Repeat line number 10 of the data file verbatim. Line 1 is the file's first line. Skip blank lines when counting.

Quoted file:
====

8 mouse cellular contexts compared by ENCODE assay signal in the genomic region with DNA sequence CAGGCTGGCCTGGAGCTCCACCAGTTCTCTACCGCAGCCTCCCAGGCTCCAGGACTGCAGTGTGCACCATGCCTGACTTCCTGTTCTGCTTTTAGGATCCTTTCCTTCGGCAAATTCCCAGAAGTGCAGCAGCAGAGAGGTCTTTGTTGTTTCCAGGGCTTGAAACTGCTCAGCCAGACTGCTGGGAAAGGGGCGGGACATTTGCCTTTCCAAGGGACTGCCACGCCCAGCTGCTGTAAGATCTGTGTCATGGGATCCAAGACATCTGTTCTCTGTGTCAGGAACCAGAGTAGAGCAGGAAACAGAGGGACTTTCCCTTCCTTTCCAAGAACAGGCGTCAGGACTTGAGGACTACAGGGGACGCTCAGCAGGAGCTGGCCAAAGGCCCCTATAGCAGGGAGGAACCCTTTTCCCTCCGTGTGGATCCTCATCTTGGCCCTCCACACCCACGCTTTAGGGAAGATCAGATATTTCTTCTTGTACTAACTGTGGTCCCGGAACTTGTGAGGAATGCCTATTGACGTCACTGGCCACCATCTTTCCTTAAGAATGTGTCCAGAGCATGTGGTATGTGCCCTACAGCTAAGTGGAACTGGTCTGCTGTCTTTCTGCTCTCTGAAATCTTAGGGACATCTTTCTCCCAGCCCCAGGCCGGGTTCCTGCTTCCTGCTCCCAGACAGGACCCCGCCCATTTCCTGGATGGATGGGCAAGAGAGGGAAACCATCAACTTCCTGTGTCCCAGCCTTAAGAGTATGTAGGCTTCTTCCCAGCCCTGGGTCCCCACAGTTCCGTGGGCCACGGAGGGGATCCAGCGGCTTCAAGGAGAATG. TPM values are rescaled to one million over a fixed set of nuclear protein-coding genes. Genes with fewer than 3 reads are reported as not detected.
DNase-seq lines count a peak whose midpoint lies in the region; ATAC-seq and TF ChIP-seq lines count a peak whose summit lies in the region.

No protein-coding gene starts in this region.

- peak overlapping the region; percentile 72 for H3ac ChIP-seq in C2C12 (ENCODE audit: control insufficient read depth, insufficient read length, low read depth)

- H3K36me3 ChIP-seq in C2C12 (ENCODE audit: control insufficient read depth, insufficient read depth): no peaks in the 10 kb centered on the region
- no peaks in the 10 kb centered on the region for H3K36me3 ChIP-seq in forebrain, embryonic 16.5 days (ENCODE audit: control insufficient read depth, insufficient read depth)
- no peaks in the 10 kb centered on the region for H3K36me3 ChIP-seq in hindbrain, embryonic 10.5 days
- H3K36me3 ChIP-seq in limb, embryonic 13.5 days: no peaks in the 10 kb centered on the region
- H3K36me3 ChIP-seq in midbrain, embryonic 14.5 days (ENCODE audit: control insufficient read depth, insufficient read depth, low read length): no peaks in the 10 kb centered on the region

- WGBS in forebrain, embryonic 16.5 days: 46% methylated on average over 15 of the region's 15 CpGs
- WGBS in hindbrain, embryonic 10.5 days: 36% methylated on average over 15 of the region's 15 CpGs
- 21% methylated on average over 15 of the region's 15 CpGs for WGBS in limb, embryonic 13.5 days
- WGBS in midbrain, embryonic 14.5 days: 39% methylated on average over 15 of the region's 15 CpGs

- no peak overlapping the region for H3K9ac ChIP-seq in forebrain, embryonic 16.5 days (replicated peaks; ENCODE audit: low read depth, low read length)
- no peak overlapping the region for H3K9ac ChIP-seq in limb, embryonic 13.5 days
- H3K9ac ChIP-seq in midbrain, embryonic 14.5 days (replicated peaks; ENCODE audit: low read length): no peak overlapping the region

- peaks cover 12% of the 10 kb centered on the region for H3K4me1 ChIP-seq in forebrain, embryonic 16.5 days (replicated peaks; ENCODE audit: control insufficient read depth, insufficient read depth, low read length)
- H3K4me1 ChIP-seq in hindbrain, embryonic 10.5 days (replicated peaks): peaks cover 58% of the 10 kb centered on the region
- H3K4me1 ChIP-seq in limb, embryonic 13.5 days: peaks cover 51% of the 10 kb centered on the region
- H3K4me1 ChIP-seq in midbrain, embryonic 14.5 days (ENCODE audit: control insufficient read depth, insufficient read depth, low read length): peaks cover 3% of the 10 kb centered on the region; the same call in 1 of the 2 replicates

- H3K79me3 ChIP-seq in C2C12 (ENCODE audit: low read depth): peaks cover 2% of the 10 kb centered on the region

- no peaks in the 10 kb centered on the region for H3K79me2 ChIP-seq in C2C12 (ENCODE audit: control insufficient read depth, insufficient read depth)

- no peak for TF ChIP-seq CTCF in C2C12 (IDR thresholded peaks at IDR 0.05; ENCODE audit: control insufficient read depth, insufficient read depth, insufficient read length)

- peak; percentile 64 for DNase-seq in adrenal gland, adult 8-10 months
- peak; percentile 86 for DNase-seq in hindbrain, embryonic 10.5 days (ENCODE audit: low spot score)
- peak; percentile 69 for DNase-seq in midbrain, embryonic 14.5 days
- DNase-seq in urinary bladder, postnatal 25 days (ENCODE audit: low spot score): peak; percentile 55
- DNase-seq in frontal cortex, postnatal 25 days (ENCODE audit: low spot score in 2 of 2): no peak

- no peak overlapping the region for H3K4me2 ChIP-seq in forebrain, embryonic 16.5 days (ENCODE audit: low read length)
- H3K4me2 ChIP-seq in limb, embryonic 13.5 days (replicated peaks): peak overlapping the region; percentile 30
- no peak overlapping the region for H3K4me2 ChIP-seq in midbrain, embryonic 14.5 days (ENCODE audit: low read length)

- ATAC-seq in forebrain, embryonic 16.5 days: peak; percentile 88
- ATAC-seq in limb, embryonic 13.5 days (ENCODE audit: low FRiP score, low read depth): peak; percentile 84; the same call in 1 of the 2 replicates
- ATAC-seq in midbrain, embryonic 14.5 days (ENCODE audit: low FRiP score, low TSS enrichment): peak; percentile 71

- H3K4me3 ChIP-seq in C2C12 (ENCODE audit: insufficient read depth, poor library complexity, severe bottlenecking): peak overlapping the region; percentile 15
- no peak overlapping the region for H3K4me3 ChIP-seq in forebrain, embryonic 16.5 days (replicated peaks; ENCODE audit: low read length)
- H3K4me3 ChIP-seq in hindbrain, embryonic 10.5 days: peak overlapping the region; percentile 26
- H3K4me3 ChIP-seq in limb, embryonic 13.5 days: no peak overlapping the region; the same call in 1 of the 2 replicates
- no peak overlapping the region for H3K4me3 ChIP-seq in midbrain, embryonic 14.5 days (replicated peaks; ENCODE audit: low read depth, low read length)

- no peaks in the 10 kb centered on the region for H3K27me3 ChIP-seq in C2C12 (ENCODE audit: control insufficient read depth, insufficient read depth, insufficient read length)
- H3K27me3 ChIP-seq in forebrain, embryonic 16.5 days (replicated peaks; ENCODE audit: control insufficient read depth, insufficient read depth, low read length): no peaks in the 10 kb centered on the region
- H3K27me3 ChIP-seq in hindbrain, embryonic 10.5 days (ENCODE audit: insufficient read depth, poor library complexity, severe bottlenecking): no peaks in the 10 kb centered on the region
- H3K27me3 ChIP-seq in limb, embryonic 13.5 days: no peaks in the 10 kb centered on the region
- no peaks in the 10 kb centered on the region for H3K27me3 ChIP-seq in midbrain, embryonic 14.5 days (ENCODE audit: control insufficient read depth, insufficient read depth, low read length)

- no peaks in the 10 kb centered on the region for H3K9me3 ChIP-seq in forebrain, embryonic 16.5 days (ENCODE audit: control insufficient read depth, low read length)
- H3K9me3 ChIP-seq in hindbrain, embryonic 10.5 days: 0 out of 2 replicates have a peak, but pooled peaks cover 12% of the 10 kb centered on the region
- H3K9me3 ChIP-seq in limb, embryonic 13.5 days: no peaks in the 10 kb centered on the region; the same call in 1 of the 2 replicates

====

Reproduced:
- WGBS in forebrain, embryonic 16.5 days: 46% methylated on average over 15 of the region's 15 CpGs